Equalizing the playing field for all
It may be surprising to some, but entrepreneurship in Durham is a tale of two cities. There are the individuals that belong to organizations, such as American Underground or the Frontier, with connections, resources and, oftentimes, money. On the other hand, there are individuals with the same dreams without any of the advantages.
These inequities can’t change without intentional efforts to create equal opportunities for all aspiring entrepreneurs. In Durham, one of the driving forces behind this effort has been the Durham County Library, with support from the Durham Library Foundation.
When the newly renovated Main Library reopened this summer, so did the “Incubator at Main Library,” a new small business center for the Durham community.
The center, encompassing the entire fourth floor of the library, offers a dedicated co-working space to budding entrepreneurs. The biggest draw is on-hand support throughout the entire entrepreneurship process, from ideation to implementation.
The center is led by the Library’s business services department, which strives to promote workforce development and cultivate a thriving business community of learners. Leander Croker, business services manager, leads the group in their mission to support Durham’s local business endeavors.
“Durham County Library serves as the ‘equity bridge’ between atypical entrepreneurs and the established entrepreneurial community,” said Croker. “We provide free business programs, research resources and networking events for all entrepreneurs at any point in their business development.”
Croker hopes the center alleviates the pressures and fears that many entrepreneurs, especially minorities, face when starting their own business. She is building an environment where entrepreneurs of all backgrounds and all experience levels can feel comfortable. “We don’t judge the question,” said Croker.
The center is already receiving recognition from the local government.
Both the City of Durham and Durham County are excited and eager to support their efforts. According to Croker, having the support of the city is one less battle to fight down the road.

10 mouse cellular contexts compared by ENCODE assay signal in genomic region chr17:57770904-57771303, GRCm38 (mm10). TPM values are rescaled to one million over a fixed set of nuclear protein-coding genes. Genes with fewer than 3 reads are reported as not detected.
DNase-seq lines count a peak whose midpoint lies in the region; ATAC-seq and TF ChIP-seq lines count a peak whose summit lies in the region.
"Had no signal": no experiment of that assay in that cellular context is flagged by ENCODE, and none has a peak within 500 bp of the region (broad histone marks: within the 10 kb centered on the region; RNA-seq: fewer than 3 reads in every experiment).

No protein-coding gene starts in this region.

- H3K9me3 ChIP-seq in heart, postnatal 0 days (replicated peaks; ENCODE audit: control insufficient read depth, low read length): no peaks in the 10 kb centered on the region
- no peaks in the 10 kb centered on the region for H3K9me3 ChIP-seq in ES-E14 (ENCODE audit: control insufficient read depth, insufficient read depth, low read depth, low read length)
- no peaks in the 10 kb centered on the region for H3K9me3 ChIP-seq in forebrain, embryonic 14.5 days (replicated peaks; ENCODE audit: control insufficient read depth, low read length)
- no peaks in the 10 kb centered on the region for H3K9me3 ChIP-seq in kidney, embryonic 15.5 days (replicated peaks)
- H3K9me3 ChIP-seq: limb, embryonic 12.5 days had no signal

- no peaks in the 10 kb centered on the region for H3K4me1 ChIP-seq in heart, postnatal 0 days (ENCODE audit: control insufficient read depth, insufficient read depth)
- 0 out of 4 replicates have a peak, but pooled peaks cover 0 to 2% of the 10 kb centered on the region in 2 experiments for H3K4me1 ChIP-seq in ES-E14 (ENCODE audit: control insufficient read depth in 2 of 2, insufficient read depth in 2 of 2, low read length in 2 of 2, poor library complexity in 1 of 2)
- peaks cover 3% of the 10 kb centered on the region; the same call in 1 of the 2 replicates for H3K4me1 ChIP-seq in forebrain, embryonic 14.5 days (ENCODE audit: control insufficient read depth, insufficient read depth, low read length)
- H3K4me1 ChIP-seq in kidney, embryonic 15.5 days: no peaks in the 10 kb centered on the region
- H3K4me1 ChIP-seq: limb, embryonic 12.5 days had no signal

The small business center wouldn’t have been possible without a grant awarded to the Durham Library Foundation in 2019. The SunTrust Lighting the Way Award recognizes and supports nonprofit organizations working to build more financially confident communities through financial education, workforce development and entrepreneurship.
Thanks to a connection between Foundation Board member Rhodes Craver and longtime Durham resident and SunTrust CEO Bill Rogers, the Durham Library Foundation was able to meet with Autrice Campbell Long of the Suntrust Foundation. A few months later, the Durham County Library, through the support of the Library Foundation, was named a winner of the $75,000 grant.
“The SunTrust Foundation is proud to recognize and support our local nonprofit partners that empower and strengthen the communities they serve,” said Stan Little, president of the SunTrust Foundation. “Durham County Library is making a meaningful impact with their programs to improve the financial well-being of the people who need it most.”
In 2022, the center will expand their offerings to include specialized programming, such as roundtables, workshops and outdoor meetups. Croker hopes events like these will create community among the center’s visitors and, eventually, a “Startup capital of the South” with fair and equal access for all entrepreneurs.